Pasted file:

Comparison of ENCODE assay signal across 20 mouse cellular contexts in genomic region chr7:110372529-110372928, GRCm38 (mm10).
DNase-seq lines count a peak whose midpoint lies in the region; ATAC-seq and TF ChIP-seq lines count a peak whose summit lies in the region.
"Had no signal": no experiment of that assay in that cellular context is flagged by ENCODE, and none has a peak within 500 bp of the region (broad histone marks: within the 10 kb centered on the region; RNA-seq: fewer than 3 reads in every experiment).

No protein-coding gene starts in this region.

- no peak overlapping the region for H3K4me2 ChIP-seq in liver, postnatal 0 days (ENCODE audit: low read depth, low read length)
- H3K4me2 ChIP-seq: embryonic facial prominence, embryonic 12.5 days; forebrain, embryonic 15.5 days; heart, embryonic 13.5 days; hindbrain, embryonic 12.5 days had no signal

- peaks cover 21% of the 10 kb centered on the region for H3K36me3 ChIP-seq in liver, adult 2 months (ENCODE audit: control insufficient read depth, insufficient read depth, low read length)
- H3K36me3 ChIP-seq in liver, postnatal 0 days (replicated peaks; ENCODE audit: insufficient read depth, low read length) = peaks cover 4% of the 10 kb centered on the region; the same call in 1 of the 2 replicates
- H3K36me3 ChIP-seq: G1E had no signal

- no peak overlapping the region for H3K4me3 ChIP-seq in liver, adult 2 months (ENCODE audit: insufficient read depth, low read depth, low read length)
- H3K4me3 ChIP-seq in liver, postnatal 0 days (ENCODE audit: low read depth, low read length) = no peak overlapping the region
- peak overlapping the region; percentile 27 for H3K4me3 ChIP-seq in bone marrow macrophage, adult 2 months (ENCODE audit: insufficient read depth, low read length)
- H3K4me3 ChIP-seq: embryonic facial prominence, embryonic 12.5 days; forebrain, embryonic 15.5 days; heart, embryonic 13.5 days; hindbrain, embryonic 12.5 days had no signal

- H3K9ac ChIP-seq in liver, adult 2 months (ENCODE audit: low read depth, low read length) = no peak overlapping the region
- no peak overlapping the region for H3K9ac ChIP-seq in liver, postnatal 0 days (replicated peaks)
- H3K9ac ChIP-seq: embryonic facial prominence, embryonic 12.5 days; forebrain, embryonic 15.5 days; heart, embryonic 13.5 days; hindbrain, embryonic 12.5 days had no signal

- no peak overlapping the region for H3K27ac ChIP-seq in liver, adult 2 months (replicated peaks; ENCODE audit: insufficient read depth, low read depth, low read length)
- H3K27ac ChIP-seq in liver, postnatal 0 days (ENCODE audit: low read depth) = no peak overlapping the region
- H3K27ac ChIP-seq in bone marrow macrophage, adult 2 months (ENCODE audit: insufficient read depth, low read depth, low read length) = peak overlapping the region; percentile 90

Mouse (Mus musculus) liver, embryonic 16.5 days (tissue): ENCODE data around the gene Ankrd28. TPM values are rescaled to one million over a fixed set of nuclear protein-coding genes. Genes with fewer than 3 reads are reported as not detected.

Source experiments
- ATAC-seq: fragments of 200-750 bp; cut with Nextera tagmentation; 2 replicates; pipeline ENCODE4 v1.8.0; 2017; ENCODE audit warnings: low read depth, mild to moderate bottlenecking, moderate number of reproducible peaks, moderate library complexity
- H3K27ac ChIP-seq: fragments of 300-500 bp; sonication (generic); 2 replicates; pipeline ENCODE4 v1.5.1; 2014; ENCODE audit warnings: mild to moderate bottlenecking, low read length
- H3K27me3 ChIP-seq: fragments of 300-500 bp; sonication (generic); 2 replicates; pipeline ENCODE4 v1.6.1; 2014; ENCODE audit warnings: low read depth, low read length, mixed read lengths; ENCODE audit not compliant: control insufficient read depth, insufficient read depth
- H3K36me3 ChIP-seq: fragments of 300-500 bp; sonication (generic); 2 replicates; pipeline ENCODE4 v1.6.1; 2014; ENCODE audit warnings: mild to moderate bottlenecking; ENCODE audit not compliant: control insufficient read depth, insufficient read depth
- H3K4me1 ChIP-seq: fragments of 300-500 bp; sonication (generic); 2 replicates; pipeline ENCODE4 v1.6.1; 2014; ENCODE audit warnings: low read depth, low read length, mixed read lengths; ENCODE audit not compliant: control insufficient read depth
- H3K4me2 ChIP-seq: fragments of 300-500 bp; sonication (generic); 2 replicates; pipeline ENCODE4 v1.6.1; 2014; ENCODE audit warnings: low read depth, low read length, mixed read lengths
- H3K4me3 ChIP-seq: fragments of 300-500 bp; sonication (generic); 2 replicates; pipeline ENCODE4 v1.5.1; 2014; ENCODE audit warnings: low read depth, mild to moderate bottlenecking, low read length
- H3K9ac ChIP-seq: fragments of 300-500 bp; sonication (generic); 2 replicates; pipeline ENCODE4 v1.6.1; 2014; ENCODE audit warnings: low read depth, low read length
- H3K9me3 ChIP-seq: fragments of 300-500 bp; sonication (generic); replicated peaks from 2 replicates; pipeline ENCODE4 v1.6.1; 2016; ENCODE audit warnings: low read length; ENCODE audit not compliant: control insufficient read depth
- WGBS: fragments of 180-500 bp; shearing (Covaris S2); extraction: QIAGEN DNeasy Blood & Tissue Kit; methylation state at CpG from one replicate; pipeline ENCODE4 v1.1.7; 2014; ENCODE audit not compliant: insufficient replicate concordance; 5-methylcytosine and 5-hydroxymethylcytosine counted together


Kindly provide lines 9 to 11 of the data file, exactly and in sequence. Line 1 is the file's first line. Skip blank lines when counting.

- H3K36me3 ChIP-seq: G1E had no signal

- no peak overlapping the region for H3K4me3 ChIP-seq in liver, adult 2 months (ENCODE audit: insufficient read depth, low read depth, low read length)
- H3K4me3 ChIP-seq in liver, postnatal 0 days (ENCODE audit: low read depth, low read length) = no peak overlapping the region